FANC: Potentiating Melphalan in Multiple Myeloma by Targeting the Fanconi Anemia/BRCA Resistance Pathway

Multiple myeloma (MM), a plasma cell malignancy, affects approximately 24,000 people per year. There are also currently approximately 80,000 patients living with multiple myeloma, and the 5-year survival rate is only 45%. First line treatment with melphalan is initially effective, but importantly, will eventually fail and patients will become resistant to melphalan treatment. This technology is a method of overcoming resistance by silencing key DNA damage response proteins and re-sensitizing multiple myeloma cells to melphalan treatment.


  • Multiple myeloma (MM) patients who are not candidates for autologous stem cell transplants receive melphalan as a standard of care, in combination with other therapies.
  • Only 25% of MM patients receive transplants, meaning 18,000 multiple myeloma patients a year will be treated with melphalan. Treatment with melphalan is initially effective, but all patients will eventually become resistant to therapy.
  • Our studies have shown that FANCF siRNA potentiates the effect of melphalan and overcomes resistance to melphalan in cell lines.
  • siRNA therapeutic technology for various oncology indications is actively being pursued by several companies including, Alnylam, Isis Pharmaceuticals, Marina Biotech, Silence Therapeutics, and Tekmira, indicating the attractiveness of this novel biologic therapeutic strategy.
  • Alnylam Pharmaceuticals is developing liposomes to encapsulate siRNA for delivery to bone marrow, which has been successful in monkeys and mice (Molecular Therapy-Nucleic Acids (2012) 1, e4), suggesting that it may eventually be feasible to successful target siRNA therapies in MM patients.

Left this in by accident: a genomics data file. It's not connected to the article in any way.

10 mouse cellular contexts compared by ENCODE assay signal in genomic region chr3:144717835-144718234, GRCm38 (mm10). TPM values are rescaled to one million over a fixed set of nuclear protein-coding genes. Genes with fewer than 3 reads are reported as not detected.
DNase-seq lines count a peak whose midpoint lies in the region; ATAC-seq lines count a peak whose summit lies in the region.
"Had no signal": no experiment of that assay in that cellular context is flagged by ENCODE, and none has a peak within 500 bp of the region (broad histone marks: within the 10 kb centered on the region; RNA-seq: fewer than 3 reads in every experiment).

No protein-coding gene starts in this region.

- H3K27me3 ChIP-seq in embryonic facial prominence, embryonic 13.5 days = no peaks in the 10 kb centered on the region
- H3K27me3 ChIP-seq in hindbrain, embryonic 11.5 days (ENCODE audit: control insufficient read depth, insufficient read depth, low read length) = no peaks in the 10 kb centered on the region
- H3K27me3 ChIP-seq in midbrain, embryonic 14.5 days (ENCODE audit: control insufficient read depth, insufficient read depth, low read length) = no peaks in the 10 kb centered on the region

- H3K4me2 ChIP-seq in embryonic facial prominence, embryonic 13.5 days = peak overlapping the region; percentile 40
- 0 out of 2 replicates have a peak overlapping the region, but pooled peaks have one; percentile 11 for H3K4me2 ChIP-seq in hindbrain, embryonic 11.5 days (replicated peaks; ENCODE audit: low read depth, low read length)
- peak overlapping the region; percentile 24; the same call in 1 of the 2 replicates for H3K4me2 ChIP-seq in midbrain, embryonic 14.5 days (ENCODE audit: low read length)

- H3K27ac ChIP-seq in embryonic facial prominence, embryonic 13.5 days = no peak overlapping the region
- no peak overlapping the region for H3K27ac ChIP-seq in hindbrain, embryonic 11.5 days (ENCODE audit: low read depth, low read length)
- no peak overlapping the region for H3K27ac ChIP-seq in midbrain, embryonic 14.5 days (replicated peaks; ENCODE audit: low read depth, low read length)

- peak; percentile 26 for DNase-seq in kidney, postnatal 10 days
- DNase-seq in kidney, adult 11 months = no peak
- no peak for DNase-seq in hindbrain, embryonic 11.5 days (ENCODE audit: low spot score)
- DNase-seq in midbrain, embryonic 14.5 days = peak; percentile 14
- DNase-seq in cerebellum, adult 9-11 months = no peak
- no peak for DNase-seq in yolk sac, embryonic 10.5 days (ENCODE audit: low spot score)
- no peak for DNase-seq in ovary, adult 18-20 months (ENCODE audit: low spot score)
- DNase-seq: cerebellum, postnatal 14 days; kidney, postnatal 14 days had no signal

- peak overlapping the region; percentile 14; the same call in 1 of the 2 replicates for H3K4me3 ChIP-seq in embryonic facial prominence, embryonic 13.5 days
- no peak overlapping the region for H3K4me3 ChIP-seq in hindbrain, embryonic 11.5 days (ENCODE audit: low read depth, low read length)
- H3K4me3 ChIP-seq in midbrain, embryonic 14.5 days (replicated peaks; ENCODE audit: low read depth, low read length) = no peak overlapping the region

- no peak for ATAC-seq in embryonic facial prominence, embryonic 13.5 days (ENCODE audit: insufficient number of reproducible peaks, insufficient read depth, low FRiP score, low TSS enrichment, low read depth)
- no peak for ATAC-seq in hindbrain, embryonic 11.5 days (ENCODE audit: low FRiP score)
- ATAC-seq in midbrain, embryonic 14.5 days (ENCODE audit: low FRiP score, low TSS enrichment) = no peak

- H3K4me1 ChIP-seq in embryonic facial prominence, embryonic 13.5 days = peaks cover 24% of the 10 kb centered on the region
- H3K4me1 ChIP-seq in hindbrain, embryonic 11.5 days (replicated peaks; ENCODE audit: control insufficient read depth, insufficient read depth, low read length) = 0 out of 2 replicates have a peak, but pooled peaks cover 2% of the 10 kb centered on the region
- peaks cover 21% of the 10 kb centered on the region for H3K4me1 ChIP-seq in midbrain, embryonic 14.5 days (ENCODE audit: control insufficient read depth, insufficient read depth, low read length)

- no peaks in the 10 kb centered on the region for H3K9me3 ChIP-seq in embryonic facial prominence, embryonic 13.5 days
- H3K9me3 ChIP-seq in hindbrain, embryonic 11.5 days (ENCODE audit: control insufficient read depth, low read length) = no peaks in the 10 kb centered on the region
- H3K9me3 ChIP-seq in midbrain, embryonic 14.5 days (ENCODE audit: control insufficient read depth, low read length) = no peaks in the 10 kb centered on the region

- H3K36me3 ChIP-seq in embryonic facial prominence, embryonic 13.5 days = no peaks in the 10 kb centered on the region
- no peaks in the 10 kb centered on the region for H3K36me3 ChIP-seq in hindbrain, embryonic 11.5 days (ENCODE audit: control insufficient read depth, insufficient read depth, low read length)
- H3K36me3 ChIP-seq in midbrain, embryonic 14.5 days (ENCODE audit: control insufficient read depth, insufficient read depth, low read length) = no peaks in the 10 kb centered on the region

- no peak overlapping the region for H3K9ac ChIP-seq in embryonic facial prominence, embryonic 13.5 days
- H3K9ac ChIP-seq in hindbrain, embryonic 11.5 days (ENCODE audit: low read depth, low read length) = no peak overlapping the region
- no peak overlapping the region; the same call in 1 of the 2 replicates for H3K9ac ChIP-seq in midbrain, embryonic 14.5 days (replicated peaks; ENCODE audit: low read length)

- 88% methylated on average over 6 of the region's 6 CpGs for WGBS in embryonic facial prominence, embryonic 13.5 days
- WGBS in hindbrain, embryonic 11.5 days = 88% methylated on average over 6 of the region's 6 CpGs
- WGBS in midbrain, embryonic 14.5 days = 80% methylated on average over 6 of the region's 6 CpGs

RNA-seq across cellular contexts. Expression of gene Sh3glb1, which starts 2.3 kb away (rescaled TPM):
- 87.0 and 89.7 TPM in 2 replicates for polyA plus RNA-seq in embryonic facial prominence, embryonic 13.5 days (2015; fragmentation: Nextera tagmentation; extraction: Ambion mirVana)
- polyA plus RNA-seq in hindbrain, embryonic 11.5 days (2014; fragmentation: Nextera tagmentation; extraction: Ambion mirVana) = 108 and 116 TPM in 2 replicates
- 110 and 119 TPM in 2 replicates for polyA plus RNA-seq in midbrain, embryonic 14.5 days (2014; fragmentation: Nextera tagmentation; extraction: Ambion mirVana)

Our technology is a patent-protected method to treat multiple myeloma patients with FANCF siRNA in combination with melphalan or cisplatin. Fanconi anemia (FA) proteins interact with BRCA to repair DNA cross-links, UV-induced dimers and double strand breaks through homologous recombination. The FA/BRCA DNA damage pathway repairs melphalan-induced DNA interstrand cross-links, rendering melphalan therapy ineffective. Knockdown of FANCF in melphalan-resistant 8226 cells with FANCF siRNA resulted in a two-fold increase in apoptosis upon treatment with melphalan (P < 0.05). Disruption of the FA/BRCA pathway by silencing FANCF successfully inhibited DNA repair (P < 0.05). Our data show that our patent-protected method of treating multiple myeloma patients with FANCF siRNA successfully resensitizes cells to melphalan- induced DNA damage. 


  • Chen et al. Blood 2005; 106:698. Yarde et al. Cancer Res 2009; 69:9367.

  • US Patent 8,227,434 granted July 24, 2012 to Moffitt on behalf of Drs. Dalton, Hazlehurst and Chen 


Haskell Adler PhD MBA
Senior Licensing Manager
(813) 745-6596